Direct air service between the Soviet Union and the United States, a legacy of last November’s Geneva summit meeting, resumed Tuesday.
Pan American World Airways Flight 74, carrying 57 passengers, landed in Moscow, renewing service to the Soviet Union that was halted in 1978 for financial reasons.
In turn, an Aeroflot plane from Moscow arrived in Washington, ending a U.S. embargo imposed by the United States in December, 1981, to protest the imposition of martial law in Poland.
President Reagan and Soviet leader Mikhail S. Gorbachev decided at Geneva to renew commercial flights to make it easier to carry out cultural, scientific and educational exchanges between their countries.
“It’s a very important step, and we hope it works,” said U.S. Ambassador Arthur A. Hartman, who returned to Moscow on the Pan Am flight from Frankfurt, West Germany. “They want it to happen, and so do we.”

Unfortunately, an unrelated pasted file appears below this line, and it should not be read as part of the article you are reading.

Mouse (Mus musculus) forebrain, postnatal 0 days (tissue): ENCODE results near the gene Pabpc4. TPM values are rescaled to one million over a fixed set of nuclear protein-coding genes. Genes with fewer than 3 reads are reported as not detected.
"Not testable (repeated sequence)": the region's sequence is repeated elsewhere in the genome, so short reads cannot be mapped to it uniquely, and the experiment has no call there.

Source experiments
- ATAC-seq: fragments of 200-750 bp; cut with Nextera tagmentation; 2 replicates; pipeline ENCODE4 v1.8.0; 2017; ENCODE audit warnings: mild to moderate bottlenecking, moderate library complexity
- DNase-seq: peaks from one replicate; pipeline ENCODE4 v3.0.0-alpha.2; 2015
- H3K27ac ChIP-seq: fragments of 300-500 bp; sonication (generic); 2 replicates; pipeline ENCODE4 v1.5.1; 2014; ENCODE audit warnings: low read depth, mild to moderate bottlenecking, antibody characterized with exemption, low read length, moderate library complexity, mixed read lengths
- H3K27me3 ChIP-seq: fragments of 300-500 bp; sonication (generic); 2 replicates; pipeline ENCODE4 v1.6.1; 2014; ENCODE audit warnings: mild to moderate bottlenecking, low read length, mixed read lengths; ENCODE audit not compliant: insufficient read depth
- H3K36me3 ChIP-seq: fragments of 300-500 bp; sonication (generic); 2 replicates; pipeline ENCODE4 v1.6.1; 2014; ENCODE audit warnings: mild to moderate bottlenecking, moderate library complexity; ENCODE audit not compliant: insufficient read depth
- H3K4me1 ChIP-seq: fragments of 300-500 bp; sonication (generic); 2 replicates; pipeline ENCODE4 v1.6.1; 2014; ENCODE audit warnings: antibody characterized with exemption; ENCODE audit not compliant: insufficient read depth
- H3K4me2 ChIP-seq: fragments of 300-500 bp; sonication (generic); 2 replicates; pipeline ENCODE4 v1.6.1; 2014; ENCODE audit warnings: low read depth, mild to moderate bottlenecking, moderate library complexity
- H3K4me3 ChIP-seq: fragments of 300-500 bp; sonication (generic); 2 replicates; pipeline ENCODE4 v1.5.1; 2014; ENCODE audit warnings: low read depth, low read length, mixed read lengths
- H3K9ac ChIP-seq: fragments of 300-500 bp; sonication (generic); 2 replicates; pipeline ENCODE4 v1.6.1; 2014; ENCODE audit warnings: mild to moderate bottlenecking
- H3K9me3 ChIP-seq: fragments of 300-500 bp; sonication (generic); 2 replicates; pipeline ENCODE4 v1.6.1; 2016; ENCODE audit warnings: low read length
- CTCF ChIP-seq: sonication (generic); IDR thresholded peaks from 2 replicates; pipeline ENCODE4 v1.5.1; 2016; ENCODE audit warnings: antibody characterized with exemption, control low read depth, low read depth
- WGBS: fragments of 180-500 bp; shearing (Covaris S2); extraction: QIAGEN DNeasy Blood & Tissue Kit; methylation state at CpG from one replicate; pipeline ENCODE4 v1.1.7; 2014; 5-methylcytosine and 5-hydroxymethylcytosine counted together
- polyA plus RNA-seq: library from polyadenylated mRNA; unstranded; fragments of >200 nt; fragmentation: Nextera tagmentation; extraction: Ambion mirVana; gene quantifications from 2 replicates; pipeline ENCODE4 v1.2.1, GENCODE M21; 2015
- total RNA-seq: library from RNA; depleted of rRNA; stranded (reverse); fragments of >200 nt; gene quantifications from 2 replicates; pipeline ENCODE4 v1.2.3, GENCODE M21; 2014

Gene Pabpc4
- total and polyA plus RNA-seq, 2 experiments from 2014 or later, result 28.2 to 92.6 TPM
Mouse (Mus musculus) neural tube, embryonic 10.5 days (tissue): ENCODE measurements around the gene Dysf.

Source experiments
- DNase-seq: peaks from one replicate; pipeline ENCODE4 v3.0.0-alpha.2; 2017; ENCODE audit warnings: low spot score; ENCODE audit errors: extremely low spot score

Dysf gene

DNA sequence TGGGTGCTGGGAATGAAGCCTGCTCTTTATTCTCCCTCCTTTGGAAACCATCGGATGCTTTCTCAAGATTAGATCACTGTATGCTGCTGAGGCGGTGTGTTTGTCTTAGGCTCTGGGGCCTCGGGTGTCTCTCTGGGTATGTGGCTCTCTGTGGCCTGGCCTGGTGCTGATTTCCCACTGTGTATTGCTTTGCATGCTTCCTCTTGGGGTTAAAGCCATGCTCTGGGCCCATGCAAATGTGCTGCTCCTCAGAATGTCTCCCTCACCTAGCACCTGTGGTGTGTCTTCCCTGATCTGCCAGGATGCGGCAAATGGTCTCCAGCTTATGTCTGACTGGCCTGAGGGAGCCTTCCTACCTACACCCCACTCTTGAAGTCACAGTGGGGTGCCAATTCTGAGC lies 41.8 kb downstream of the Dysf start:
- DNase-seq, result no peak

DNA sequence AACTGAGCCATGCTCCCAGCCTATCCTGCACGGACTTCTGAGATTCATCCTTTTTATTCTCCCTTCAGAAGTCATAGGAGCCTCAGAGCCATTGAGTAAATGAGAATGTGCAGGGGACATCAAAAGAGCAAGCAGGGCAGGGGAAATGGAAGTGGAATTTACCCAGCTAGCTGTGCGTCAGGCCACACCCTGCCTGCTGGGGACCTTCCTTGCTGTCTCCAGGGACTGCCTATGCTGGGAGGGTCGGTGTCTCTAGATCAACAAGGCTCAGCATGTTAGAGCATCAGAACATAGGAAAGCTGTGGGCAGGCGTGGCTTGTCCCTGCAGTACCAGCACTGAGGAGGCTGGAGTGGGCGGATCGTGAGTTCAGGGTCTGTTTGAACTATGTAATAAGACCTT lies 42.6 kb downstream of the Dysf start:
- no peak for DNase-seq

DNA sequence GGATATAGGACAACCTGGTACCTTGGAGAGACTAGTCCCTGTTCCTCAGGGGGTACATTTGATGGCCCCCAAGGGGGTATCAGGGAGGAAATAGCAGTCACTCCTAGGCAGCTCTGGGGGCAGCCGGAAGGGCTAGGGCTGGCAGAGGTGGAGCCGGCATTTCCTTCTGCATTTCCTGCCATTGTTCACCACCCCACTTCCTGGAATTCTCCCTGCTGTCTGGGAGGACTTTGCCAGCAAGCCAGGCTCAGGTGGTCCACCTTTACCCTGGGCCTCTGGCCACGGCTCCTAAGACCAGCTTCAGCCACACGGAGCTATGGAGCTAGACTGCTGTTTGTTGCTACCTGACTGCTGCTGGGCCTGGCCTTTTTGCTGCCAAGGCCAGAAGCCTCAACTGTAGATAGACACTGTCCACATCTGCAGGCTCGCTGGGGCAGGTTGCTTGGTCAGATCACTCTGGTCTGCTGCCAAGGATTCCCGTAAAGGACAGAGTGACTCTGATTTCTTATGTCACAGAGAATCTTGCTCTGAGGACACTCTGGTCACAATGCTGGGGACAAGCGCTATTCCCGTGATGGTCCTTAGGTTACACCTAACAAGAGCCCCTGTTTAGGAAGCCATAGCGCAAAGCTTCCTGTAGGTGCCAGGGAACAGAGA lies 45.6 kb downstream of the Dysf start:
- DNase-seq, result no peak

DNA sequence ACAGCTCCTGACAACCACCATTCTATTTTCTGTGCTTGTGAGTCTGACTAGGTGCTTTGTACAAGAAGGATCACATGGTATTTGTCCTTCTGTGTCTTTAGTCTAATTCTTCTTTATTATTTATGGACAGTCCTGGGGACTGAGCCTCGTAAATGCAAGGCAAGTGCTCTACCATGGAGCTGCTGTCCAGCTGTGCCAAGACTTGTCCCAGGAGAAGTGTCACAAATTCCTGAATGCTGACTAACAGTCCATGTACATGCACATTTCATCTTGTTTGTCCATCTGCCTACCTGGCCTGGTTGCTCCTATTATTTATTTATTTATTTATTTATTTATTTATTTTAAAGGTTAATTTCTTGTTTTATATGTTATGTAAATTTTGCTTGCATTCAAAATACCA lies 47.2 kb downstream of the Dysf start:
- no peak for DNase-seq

The welcoming ceremony at Moscow’s Sheremetyevo Airport went smoothly without any mention of recent Soviet-American discord over the U.S. bombing of Libya or other unpleasant topics.
“The air bridge between the United States and the Soviet Union is open,” Oleg M. Smirnov, deputy minister of civil aviation, told American passengers on the inaugural flight. “We see the renewal of the flights serving the cause of normalizing Soviet-American relations,” he added.
Hans Mirka, vice president of marketing for Pan Am, also struck a positive note, saying, “We are glad to be back doing business in the Soviet Union.”
Pan American halted its Moscow service eight years ago, U.S. officials said, because it was losing money in the operating agreement it then had with Aeroflot, the Soviet national flag carrier.
In the last round of negotiations, however, Pan Am said it struck a better agreement and it hopes that the flights, to Leningrad as well as Moscow, will turn a profit this time.
Under the agreement, each airline will be able to have four round-trip flights.